“I scarcely see where the bungling comes in,” Littleson answered. “I offered her a hundred thousand dollars for that paper. She took the tip and got it somehow. How could I tell that she had another scheme in her mind?”
“One hundred thousand dollars!” Weiss muttered. “Better have offered her a million and made sure of it. We shall have to pay that now, I expect. Who’s got it?”
“She would not tell me,” Littleson answered.
Weiss felt his forehead. It was wringing wet. He went to the cupboard, poured out another drink, and lit his cigar.
“Did she give you any idea?” he asked.
“None at all!” Littleson answered. “Some one seems to have outbid us. I only know that it was not Phineas.”
Weiss leaned back in his chair.
“It just shows,” he said under his breath, “what fools the shrewdest of us can be sometimes. There were you and I, and Higgins and Bardsley, four men who have held our own, and more than held our own, in the innermost circle of this thieves’ kitchen. And yet, when Phineas Duge sprung that thing upon us, and we saw the thunderbolt coming, we were like frightened sheep, glad to do anything he suggested, glad to sign our names even to that d——d paper. Do you realize, Littleson, that we may have to leave the country?”
“If we do,” he answered, “we are done for—I am at least. I am in Canadian Pacifics too deep. If I cannot keep the ball rolling here, I can never pull through.”
“It all depends,” Weiss said, “into whose hands that paper has gone. A week’s grace is all I want, time enough to fight this thing out with Duge.”
“Has he been near you?” Littleson asked. “Has he offered any explanation?”
Weiss shrugged his shoulders.
“None,” he answered. “That little fool of a Leslie, the outside broker, must have given us away. I was afraid of him from the first. He was always Duge’s man.”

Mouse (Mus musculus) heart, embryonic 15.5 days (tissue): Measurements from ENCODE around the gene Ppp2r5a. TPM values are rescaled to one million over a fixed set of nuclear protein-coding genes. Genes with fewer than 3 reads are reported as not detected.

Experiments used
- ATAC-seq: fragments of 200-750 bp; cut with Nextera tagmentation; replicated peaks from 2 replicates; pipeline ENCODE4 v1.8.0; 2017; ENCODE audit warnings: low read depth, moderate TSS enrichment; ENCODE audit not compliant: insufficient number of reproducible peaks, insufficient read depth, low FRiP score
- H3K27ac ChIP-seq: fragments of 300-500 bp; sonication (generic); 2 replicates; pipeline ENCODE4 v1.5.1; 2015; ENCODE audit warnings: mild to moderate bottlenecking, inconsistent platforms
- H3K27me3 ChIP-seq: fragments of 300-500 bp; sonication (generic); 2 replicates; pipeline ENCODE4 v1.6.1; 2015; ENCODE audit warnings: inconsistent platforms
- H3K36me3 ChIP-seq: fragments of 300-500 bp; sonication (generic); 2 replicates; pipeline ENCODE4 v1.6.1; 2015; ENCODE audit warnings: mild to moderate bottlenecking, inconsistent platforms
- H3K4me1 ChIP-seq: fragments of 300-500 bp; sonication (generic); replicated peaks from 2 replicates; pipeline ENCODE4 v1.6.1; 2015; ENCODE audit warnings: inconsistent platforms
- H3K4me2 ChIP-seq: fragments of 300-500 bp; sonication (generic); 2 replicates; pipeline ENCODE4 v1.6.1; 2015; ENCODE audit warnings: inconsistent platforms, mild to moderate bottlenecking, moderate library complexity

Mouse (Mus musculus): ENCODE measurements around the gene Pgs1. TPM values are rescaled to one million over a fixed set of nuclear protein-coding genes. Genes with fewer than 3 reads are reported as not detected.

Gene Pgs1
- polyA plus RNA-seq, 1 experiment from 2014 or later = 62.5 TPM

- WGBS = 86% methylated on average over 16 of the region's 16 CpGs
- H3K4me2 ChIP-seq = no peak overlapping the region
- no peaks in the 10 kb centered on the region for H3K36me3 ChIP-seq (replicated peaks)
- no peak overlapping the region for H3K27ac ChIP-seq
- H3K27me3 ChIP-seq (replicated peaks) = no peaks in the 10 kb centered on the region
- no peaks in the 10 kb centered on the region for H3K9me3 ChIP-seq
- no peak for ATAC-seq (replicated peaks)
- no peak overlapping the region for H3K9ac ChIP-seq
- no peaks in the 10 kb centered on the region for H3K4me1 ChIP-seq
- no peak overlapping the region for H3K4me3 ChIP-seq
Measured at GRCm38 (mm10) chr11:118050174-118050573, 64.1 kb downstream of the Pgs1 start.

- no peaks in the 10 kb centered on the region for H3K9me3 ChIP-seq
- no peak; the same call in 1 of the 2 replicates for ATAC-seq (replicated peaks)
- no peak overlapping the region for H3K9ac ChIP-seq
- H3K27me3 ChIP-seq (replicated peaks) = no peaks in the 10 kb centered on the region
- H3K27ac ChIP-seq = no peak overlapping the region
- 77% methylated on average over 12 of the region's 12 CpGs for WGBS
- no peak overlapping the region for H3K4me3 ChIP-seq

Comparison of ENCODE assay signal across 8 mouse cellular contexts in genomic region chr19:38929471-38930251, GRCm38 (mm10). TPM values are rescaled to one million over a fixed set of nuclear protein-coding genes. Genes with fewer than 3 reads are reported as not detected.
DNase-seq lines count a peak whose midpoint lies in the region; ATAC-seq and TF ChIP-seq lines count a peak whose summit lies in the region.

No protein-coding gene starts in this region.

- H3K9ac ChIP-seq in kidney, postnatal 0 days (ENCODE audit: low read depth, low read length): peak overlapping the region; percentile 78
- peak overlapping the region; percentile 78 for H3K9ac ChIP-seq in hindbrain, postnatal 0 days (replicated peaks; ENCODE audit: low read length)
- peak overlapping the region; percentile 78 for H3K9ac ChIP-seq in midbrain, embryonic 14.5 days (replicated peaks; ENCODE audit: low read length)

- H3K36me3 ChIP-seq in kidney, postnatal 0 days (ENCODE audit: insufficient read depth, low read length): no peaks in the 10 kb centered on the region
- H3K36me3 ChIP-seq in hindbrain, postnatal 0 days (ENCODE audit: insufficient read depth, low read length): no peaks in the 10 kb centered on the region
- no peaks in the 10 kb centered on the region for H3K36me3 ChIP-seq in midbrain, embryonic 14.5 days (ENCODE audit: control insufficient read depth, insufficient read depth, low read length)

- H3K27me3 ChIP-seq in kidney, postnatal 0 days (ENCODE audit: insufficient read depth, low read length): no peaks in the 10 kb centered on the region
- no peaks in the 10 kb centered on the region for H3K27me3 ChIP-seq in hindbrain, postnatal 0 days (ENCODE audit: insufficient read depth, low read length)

A clerk knocked at the door. He entered, bearing a card.
“Mr. Norris Vine wishes to see you, sir!” he announced.
Weiss and Littleson exchanged swift glances. The same thought flashed into both their minds. Neither spoke for fully a minute. Then Weiss, with the card crumpled up in his hand, turned to the clerk, and his voice sounded as though it came from a great distance.
“Show him in,” he said.
Littleson sank into a chair. His eyes were still fixed upon his companion’s.
“God in heaven!” he muttered.
Norris Vine shook hands with neither of the two men he greeted upon entering the room. Weiss, now that he felt that a crisis of some sort was at hand, recovered altogether from the nervous excitement of the last few minutes. He bowed courteously, if a little coldly, to Vine, and motioning him to a chair, took his own place in the seat before his desk. His manner was composed, his face was set and stern. Behind his spectacles his eyes steadfastly watched the countenance of the man whose coming might mean so much. Littleson, taking his cue, did his best also to feign indifference. He leaned against a writing-table, close to where Vine was sitting, and taking out his case, carefully selected and lit a cigarette.